Something magical happens around 35 to 40 years of age.
Somewhere in the deep recesses of our brains, we begin to wake up from a slumber or a fog. We begin to look at the world in new ways.
For many of us, our children are now rather independent and wanting to venture out a little further from our ideals and rules. They want to set out and conquer what they view as the evils of the world. They are hell-bent on leaving their mark on society.
Much like we did at that age.
As that magic number of 40 appears in our life, we begin to realize there is more to life than endless piles of laundry and taxiing kids to their activities. We have spent our whole adult lives trying to give ourselves to something outside of ourselves. First, to the college we attended. Then to our first jobs. Then to our spouses and our kids. We have spent so much time and energy on others, trying to prove our existence, that we forgot about ourselves along the way.
I remember being a second-time mom and reading articles in magazines that told me to take time for myself when baby is sleeping. I also remember laughing at those articles, thinking they obviously did not have any children. When my baby slept, I was busy with the chores that couldn’t get done when the baby was awake. The pile of dishes in the sink. The mountains of laundry that needed to be done. Just how a small human being can accumulate so many dirty clothes is still beyond my comprehension to this day!
Time for myself was not even on my radar at that point. I had to accomplish so much in that hour that my babies were napping! Life went on while they recharged.
So we give. We give more than we realize.
Then what seems like all of a sudden, the piles of dishes have diminished. The mountains of laundry turn into molehills. Cooking dinner for one or two becomes our new reality. And we realize we have been giving to everyone but ourselves.
There is that magic day that we look around and there are no toys to pick up and we realize that we are only responsible for ourselves. And maybe those articles that told us to take time for us were right, because now what? Now who do I give myself to?
It is around this time that we start looking inward. We start to wonder what our passions are and what interests we might have. Sure we probably took some time for things we enjoyed over the last few years—but more to escape the craziness of our households than real passions that made our hearts sing.
We start to ask the question: what do I do now? Now that we can do anything we want to do without worrying about childcare or making dinner for our family, we are perplexed.
Who am I? What drives me? What makes my heart smile?—All questions that become important in our minds. We are driven to find these answers. We search the self-help section at the bookstore. We make appointments with life coaches or therapists. We start to venture into these conversations with friends.
What we see inside ourselves sometimes scares us. This strong desire to become more conscious about what drives us is bigger now than we have ever allowed it to be. Some of us get mad at ourselves for allowing our passion to just sit for all these years. Some of us get scared at just how strong that desire is. Some of us have absolutely no clue what our passions truly are.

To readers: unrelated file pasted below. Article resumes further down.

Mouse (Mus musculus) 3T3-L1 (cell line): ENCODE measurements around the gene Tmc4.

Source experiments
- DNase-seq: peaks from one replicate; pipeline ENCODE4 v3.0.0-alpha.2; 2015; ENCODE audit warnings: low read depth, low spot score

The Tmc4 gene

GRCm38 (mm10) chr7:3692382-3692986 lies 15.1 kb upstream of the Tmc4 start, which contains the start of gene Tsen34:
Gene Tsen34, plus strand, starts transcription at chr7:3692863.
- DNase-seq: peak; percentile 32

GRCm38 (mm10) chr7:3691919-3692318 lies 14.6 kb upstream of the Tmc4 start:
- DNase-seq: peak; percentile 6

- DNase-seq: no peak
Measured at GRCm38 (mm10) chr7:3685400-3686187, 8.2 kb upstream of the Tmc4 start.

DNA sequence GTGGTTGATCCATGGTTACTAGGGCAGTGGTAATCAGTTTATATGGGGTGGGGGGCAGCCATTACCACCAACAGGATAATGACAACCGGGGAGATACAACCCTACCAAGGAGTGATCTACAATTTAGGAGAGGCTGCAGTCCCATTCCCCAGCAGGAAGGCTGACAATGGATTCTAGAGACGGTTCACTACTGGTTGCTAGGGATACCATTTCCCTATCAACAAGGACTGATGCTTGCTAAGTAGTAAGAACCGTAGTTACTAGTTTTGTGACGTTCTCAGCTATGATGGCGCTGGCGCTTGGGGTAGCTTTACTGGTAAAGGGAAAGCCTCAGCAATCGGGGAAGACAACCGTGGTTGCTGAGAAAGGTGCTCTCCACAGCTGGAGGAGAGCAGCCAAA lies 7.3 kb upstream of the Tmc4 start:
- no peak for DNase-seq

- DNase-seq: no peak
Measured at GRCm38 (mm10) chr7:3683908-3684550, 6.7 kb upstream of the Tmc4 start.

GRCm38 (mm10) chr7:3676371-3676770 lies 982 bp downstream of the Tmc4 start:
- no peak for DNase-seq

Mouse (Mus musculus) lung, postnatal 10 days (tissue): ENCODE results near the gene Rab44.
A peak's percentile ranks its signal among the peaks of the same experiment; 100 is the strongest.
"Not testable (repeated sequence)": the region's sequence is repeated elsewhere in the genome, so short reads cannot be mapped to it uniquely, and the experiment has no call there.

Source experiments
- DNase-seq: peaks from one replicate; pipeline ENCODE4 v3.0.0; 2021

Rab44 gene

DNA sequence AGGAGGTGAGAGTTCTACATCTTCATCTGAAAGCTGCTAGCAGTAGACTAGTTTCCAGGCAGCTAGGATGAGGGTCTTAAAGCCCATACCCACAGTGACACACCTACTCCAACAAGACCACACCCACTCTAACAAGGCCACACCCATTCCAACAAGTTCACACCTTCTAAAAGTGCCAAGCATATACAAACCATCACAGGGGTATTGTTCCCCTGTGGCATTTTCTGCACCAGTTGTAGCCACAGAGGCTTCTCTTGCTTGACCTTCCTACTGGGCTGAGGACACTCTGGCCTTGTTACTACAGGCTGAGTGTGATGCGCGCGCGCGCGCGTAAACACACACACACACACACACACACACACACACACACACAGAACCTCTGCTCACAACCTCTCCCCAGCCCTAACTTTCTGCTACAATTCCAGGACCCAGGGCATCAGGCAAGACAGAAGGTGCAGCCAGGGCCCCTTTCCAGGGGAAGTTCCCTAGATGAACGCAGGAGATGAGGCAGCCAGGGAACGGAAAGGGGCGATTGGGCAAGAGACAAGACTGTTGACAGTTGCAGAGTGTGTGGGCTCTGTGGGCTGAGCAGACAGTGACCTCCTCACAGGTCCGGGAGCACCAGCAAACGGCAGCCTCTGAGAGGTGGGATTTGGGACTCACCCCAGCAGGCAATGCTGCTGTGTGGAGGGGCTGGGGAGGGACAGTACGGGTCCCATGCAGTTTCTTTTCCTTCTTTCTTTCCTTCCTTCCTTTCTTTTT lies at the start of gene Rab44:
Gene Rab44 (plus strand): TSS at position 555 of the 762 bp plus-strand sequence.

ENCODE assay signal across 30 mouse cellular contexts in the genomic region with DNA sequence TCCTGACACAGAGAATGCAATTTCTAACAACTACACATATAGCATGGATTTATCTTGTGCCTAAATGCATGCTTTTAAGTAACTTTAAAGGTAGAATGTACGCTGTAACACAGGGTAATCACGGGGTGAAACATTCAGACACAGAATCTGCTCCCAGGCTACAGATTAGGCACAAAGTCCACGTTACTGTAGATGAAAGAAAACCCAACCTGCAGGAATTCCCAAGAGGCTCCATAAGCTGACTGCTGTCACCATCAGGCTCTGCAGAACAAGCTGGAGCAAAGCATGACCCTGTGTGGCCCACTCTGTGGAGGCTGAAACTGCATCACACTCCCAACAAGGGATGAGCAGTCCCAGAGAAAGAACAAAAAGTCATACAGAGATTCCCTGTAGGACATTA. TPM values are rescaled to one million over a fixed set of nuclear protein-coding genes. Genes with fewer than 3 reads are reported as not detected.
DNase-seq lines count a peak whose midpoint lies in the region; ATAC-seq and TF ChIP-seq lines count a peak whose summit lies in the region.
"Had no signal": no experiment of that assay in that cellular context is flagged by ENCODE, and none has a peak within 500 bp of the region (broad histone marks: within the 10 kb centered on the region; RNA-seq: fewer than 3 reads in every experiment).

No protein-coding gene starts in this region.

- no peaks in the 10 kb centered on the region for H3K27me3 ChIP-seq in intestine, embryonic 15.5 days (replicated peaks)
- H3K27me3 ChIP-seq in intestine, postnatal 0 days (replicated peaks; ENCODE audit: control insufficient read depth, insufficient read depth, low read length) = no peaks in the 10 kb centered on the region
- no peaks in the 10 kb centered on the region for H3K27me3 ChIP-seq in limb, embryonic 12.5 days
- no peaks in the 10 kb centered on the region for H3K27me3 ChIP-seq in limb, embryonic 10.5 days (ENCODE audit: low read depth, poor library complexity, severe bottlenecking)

That is when we start our awakening.
People on the outside looking at us might call this a midlife crisis rather than an awakening. We ourselves might refer to this as a crisis and not an awakening.
A crisis is defined as an unstable or even a dangerous situation—and we may feel unsteady in a world that we knew so well, a world where we had all the rules and schedules figured out. Then, it seems, all that changes overnight. We are awakening to these strange sensations we are experiencing. We are starting to recognize or become aware of something stirring in us. Something deep and real inside of us.
When I was going through my divorce, I was told I was just having a midlife crisis. It will be fine, I was told. And they were right, because I felt anything but like I was in crisis mode. I felt alive and free for the first time in I don’t know how many years! I felt like I was waking up from some deep slumber I didn’t know I had been in. I could feel my desires and passion stretching like they had been sleeping for centuries. Reaching up and out. Flexing their muscles. Screaming at me to be heard.
This all happened around that magic age of 40. So maybe 40 is the new 20. Maybe 40 is the time in our lives that we realize we are an important part of society—not to leave our marks, but to discover what gifts we have to offer.
We find softer ways to let society know we have something to offer:
We look selfish to the younger generation and our kids because we are finally taking time for us. We are no longer feeling the need to manage schedules. Now, when we take a yoga class or head to the bookstore, we are truly doing it for enjoyment and not escape. We are waking to all the possibilities of what we have and who we are.
We are now ready to take that time that the magazines warned us we would need. We are ready to let the magic of 40 begin.
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Author: Debbi Serafinchon
Editor: Catherine Monkman
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